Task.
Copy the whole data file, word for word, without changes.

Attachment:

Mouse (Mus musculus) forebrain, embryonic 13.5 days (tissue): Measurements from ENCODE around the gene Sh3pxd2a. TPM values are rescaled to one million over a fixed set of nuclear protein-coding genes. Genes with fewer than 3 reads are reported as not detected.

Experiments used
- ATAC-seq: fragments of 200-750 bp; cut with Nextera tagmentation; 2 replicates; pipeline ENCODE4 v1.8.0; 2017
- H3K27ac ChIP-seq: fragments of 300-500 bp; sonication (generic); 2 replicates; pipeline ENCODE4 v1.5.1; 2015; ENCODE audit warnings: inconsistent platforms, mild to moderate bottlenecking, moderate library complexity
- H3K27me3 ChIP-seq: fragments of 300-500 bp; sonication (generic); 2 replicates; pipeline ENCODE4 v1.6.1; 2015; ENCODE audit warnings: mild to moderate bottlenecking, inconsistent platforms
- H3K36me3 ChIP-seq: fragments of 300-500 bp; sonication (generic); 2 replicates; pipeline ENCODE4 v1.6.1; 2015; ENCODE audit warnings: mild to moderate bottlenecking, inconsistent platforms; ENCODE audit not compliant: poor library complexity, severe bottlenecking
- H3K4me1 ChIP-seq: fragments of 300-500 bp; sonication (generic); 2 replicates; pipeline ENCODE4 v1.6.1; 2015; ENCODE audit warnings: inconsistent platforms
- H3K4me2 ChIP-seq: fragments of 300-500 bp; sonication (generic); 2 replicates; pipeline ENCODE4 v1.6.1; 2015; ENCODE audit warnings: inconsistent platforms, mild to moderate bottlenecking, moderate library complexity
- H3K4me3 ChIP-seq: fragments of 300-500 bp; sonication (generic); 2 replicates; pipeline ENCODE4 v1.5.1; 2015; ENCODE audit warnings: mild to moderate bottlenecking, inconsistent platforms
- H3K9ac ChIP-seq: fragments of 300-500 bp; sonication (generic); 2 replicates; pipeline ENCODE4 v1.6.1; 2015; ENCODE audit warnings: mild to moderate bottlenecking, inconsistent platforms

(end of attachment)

Mouse (Mus musculus) forebrain, embryonic 13.5 days (tissue): Measurements from ENCODE around the gene Sh3pxd2a. TPM values are rescaled to one million over a fixed set of nuclear protein-coding genes. Genes with fewer than 3 reads are reported as not detected.

Experiments used
- ATAC-seq: fragments of 200-750 bp; cut with Nextera tagmentation; 2 replicates; pipeline ENCODE4 v1.8.0; 2017
- H3K27ac ChIP-seq: fragments of 300-500 bp; sonication (generic); 2 replicates; pipeline ENCODE4 v1.5.1; 2015; ENCODE audit warnings: inconsistent platforms, mild to moderate bottlenecking, moderate library complexity
- H3K27me3 ChIP-seq: fragments of 300-500 bp; sonication (generic); 2 replicates; pipeline ENCODE4 v1.6.1; 2015; ENCODE audit warnings: mild to moderate bottlenecking, inconsistent platforms
- H3K36me3 ChIP-seq: fragments of 300-500 bp; sonication (generic); 2 replicates; pipeline ENCODE4 v1.6.1; 2015; ENCODE audit warnings: mild to moderate bottlenecking, inconsistent platforms; ENCODE audit not compliant: poor library complexity, severe bottlenecking
- H3K4me1 ChIP-seq: fragments of 300-500 bp; sonication (generic); 2 replicates; pipeline ENCODE4 v1.6.1; 2015; ENCODE audit warnings: inconsistent platforms
- H3K4me2 ChIP-seq: fragments of 300-500 bp; sonication (generic); 2 replicates; pipeline ENCODE4 v1.6.1; 2015; ENCODE audit warnings: inconsistent platforms, mild to moderate bottlenecking, moderate library complexity
- H3K4me3 ChIP-seq: fragments of 300-500 bp; sonication (generic); 2 replicates; pipeline ENCODE4 v1.5.1; 2015; ENCODE audit warnings: mild to moderate bottlenecking, inconsistent platforms
- H3K9ac ChIP-seq: fragments of 300-500 bp; sonication (generic); 2 replicates; pipeline ENCODE4 v1.6.1; 2015; ENCODE audit warnings: mild to moderate bottlenecking, inconsistent platforms